The Dark Side of Bug Bounty Programs
Bug Bounty programs have transformed the security world for the better. Rather than pretending their software doesn’t have any bugs, software companies offer to pay people for finding and reporting legitimate software vulnerabilities which someone more nefarious could use to compromise customer data. Almost every big software company and now even the U.S. Government are directly rewarding people for hacking them. Some pay more than others (tip: Apple will pay up to $1 million, but the Government caps out at $5,000).
You Really Need to Have a Bug Bounty Program
Even startups should have such programs set up. They aren’t hard to put together or to administer. We manage ours with Google Forms and a web page giving the rules and rewards. Feel free to head over to our trust center and check that out (search for “bug hunters”).
Nicole Perlroth’s excellent book, “This Is How They Tell Me the World Ends: The Cyberweapons Arms Race”, does a great job of illustrating the before-and-after of bug bounty programs as well as showing the real dangers of not having one. These can be summarized as, if you don’t buy the bug, someone else will, and that someone else will use it.
Here’s Why It Hurts
So why do I say there’s a dark side? Because your average bug bounty hunter doesn’t read the rules first. They don’t pay attention to what is in or out of bounds. And that leads to noise and hassle and arguments.
I’ll give an example: we specifically exclude email systems from our program. We use a third-party provider for that. It isn’t really software in our control. Plus we have SPF and DKIM records set up (pretty much as good as it gets for email “security” these days). Yet we kept getting reports from people telling us that our domain’s policy wasn’t to enforce DKIM. Eventually we got tired of hearing about it and set it up so if something isn’t properly signed from IronCore, it will go to spam.
Oddly, Our Regular Email Deliverability Suffers
Now we don’t have to hear about it anymore from bounty hunters, but now we find that our mail isn’t as reliably delivered. Why? Because some companies have complicated email server setups where one server receives the mail, then some scanning or something happens, then they forward the mail on to an internal mail server. We pass the initial checks, but on re-send, the DKIM signature breaks or the SPF record saying which IPs can send mail on our behalf breaks or both and then our email goes to spam. Even though it was legitimate. This is why we can’t have nice things. For now we’re leaving the policy on to make it harder for someone to impersonate us, but it’s a tough trade-off.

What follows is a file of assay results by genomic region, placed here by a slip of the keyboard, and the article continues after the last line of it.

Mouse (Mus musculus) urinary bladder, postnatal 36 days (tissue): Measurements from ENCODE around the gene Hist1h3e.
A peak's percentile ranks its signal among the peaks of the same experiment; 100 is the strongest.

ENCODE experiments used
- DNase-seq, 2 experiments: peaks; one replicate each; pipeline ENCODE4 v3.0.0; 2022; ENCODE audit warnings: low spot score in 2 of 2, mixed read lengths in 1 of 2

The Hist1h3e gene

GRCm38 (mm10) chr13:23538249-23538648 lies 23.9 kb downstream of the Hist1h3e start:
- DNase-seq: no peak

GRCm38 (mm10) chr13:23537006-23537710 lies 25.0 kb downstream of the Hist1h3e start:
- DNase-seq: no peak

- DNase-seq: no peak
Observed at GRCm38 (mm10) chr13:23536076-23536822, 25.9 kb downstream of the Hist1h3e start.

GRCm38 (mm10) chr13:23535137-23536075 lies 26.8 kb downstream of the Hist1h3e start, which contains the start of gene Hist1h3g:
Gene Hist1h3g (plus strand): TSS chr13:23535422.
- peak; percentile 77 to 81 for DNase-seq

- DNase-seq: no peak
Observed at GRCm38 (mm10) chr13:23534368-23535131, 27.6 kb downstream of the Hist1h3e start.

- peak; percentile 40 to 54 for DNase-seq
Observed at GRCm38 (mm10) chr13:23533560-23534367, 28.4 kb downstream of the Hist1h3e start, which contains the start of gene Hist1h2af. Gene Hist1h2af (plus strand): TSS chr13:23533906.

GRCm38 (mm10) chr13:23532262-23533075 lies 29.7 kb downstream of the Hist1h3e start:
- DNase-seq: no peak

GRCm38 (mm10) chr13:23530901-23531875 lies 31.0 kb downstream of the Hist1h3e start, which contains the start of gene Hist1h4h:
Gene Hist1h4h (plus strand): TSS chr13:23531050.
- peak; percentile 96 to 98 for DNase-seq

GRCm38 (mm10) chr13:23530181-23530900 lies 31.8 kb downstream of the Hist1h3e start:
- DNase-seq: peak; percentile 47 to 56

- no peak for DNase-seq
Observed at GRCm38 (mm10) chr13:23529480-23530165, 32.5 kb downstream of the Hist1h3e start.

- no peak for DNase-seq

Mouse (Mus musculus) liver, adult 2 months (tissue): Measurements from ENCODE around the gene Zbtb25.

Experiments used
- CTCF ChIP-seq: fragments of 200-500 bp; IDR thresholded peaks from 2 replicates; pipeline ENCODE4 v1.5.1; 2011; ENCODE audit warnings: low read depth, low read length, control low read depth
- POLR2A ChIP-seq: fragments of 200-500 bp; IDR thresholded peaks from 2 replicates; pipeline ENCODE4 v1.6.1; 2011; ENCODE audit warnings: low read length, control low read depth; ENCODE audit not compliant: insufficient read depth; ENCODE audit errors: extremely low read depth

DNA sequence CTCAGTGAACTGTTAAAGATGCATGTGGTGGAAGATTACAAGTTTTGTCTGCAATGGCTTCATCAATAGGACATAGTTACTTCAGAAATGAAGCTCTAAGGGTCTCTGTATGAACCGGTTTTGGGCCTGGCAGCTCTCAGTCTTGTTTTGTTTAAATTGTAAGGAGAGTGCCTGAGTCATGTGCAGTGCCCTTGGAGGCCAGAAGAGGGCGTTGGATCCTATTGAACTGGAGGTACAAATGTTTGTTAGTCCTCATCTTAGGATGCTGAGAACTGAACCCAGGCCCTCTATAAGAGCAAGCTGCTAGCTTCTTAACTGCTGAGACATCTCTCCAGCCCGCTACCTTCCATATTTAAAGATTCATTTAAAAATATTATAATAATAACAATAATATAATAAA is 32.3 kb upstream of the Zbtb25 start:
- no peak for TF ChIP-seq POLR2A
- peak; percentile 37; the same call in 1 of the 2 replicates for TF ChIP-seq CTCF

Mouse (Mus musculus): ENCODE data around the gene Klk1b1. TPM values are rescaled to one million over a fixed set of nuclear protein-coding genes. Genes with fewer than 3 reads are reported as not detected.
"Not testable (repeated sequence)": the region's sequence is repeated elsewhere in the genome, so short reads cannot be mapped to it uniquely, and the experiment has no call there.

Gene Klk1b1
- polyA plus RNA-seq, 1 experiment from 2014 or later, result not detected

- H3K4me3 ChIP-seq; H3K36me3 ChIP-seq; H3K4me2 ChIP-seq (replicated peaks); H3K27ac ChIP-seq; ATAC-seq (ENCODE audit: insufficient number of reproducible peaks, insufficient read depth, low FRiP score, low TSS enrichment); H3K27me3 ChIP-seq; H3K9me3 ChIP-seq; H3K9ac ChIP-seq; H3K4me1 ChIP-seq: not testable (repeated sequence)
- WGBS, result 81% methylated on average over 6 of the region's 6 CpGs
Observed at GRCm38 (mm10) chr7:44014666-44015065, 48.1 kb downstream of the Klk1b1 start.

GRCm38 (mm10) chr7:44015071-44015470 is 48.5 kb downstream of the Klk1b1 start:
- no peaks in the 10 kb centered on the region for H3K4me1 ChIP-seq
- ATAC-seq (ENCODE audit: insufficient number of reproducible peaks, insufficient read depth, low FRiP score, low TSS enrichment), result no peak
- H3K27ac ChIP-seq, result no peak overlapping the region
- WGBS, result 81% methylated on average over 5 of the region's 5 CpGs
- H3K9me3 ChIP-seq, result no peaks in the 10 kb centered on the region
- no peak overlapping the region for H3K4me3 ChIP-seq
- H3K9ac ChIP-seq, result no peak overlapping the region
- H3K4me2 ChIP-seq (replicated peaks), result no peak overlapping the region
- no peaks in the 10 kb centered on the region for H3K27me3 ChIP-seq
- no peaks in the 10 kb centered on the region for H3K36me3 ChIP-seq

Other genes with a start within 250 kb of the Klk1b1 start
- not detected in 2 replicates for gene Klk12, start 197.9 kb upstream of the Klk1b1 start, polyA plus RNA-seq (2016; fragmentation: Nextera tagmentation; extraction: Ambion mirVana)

But look, we welcome feedback even on the smaller things. We’re a security company and we want to get it right at every level, to the extent possible.
Our Sales Team Gets A Lot of Spam
But our poor sales team gets garbage chat requests all day as people put special characters into the chat bot to see if they can break it. That’s way out of scope. All of that code is a third party. They’re not even testing us. Sometimes they claim to have found a problem and we have to tell them to go to the vendor there, which they don’t like to hear at all.
Bug Bounty Programs Are Still Worth It
To be fair, we’ve received some really fantastic reports alerting us to real issues. Some have been minor like the person who reported that we had a link to a Facebook page, but we had taken down our Facebook page leaving an opportunity for someone else to come in and make a fake one. Others have been meaningful issues with session management around password changes and potential XSRF attacks. To anyone who has reported a real issue that we’ve fixed: thank you. And hopefully you got a reward or at least some swag (though boy do we have trouble getting t-shirts shipped to folks in India… why is that so hard?).
I wish it were all like that.
But You Have To Manage Annoying Situations
We’ve had incredibly combative folks who don’t like to hear that something is out of scope or comes from a third party that they should report to instead. We’ve been threatened and called names when someone reports something that their automated scanner told them was true, but which isn’t actually a bug – even when it’s easy to verify that. And almost every day we have bogus signups to our services with silly emails and names. Our reports on new signups are sometimes pages deep with garbage characters as someone tries to find a SQL injection or XSS flaw.
We’re Modifying How Our Bug Bounty Program Is Found
Apparently, we have very good SEO around the words “bug” “bounty” and “reward”. Our bug bounty page is our fourth most visited. So lots of people who are making their living finding security flaws are finding our website and hitting it. I’d guess that 99% of what each new person does was already done once already that day and 10 times already that week. The end result is that of the reports we get, very few of them are real or actionable. But we still have to wade through the reports and make sure our systems handle the onslaught of testing.
Moving forward, we’re going to keep our program. It’s the right thing to do and has produced some good results. But we’re going to remove our bug bounty page from search engines in the hopes that the amount of garbage traffic to our site, to our security team, and to our sales team falls to more tolerable levels. We’ll keep the page linked from lots of places, just with a request to the search engines not to link to it directly. We’ll see how that goes.